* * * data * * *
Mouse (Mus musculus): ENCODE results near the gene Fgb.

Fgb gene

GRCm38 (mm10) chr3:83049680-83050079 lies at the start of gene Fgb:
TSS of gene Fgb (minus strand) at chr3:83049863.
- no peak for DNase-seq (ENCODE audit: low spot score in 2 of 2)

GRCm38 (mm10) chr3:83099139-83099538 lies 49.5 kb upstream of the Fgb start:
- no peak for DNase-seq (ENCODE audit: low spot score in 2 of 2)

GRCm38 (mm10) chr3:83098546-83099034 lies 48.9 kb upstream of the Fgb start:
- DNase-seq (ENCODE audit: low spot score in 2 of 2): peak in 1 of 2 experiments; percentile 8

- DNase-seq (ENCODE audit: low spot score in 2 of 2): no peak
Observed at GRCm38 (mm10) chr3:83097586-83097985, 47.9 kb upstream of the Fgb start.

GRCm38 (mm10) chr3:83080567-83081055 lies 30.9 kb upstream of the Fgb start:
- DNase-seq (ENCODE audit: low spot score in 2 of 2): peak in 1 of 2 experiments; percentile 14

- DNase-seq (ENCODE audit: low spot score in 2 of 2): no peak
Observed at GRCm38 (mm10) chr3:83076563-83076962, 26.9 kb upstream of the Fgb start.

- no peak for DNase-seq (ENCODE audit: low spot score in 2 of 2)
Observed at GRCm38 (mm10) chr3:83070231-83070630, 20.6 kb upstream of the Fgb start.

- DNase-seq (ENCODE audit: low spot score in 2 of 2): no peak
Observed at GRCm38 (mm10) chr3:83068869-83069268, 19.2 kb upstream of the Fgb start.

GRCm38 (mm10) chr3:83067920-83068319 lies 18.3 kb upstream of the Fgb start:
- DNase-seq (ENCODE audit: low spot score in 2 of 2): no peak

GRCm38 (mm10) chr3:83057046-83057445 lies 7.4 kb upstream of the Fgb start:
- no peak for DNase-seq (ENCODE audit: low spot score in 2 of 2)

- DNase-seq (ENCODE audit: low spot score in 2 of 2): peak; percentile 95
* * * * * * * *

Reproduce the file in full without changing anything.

Mouse (Mus musculus): ENCODE results near the gene Fgb.

Fgb gene

GRCm38 (mm10) chr3:83049680-83050079 lies at the start of gene Fgb:
TSS of gene Fgb (minus strand) at chr3:83049863.
- no peak for DNase-seq (ENCODE audit: low spot score in 2 of 2)

GRCm38 (mm10) chr3:83099139-83099538 lies 49.5 kb upstream of the Fgb start:
- no peak for DNase-seq (ENCODE audit: low spot score in 2 of 2)

GRCm38 (mm10) chr3:83098546-83099034 lies 48.9 kb upstream of the Fgb start:
- DNase-seq (ENCODE audit: low spot score in 2 of 2): peak in 1 of 2 experiments; percentile 8

- DNase-seq (ENCODE audit: low spot score in 2 of 2): no peak
Observed at GRCm38 (mm10) chr3:83097586-83097985, 47.9 kb upstream of the Fgb start.

GRCm38 (mm10) chr3:83080567-83081055 lies 30.9 kb upstream of the Fgb start:
- DNase-seq (ENCODE audit: low spot score in 2 of 2): peak in 1 of 2 experiments; percentile 14

- DNase-seq (ENCODE audit: low spot score in 2 of 2): no peak
Observed at GRCm38 (mm10) chr3:83076563-83076962, 26.9 kb upstream of the Fgb start.

- no peak for DNase-seq (ENCODE audit: low spot score in 2 of 2)
Observed at GRCm38 (mm10) chr3:83070231-83070630, 20.6 kb upstream of the Fgb start.

- DNase-seq (ENCODE audit: low spot score in 2 of 2): no peak
Observed at GRCm38 (mm10) chr3:83068869-83069268, 19.2 kb upstream of the Fgb start.

GRCm38 (mm10) chr3:83067920-83068319 lies 18.3 kb upstream of the Fgb start:
- DNase-seq (ENCODE audit: low spot score in 2 of 2): no peak

GRCm38 (mm10) chr3:83057046-83057445 lies 7.4 kb upstream of the Fgb start:
- no peak for DNase-seq (ENCODE audit: low spot score in 2 of 2)

- DNase-seq (ENCODE audit: low spot score in 2 of 2): peak; percentile 95